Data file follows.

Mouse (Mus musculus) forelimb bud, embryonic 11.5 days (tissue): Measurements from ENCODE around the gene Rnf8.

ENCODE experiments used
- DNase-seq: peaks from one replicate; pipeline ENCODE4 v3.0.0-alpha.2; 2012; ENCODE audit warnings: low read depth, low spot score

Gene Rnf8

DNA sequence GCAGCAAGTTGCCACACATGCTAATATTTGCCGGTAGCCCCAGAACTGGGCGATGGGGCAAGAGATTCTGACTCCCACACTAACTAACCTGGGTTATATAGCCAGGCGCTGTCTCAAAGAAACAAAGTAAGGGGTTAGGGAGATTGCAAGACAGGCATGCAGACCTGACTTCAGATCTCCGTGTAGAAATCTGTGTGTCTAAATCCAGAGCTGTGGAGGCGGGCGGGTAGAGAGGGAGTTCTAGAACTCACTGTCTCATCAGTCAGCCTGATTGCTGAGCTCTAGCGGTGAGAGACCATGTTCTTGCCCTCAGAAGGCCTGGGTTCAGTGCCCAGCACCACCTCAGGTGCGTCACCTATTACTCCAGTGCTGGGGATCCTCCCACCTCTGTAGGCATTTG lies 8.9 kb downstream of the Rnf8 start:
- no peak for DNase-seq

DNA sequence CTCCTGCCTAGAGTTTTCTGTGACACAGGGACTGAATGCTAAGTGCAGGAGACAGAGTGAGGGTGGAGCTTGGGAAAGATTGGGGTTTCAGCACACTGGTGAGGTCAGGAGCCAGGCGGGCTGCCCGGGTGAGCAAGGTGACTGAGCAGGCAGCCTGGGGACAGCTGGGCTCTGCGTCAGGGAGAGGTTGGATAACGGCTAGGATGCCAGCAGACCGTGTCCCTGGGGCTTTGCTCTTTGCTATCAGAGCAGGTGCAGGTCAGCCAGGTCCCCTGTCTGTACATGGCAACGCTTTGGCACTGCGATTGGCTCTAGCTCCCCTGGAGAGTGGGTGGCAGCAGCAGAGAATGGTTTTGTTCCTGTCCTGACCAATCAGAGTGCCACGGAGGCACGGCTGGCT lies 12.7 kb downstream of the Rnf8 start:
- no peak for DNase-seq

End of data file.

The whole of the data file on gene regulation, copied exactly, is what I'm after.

Mouse (Mus musculus) forelimb bud, embryonic 11.5 days (tissue): Measurements from ENCODE around the gene Rnf8.

ENCODE experiments used
- DNase-seq: peaks from one replicate; pipeline ENCODE4 v3.0.0-alpha.2; 2012; ENCODE audit warnings: low read depth, low spot score

Gene Rnf8

DNA sequence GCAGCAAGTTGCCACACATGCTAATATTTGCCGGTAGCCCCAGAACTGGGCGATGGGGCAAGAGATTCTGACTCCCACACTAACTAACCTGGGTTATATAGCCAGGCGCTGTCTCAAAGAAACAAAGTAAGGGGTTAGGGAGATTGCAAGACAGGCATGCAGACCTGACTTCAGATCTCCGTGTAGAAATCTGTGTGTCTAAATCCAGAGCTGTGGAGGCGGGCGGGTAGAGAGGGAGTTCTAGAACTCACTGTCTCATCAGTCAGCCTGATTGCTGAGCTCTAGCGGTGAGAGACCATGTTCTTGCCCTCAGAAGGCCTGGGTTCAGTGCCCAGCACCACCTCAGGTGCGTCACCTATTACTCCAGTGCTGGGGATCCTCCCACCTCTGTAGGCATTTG lies 8.9 kb downstream of the Rnf8 start:
- no peak for DNase-seq

DNA sequence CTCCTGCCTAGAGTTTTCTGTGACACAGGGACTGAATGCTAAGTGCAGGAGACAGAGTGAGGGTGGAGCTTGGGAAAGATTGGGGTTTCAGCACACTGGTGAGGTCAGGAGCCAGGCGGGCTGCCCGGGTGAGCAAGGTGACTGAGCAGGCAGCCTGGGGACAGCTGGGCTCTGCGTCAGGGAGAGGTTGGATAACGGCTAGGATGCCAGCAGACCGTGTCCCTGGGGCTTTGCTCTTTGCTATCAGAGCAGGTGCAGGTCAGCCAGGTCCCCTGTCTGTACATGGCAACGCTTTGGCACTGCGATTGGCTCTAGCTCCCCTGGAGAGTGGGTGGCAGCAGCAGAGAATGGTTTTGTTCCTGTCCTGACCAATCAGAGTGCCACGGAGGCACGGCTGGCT lies 12.7 kb downstream of the Rnf8 start:
- no peak for DNase-seq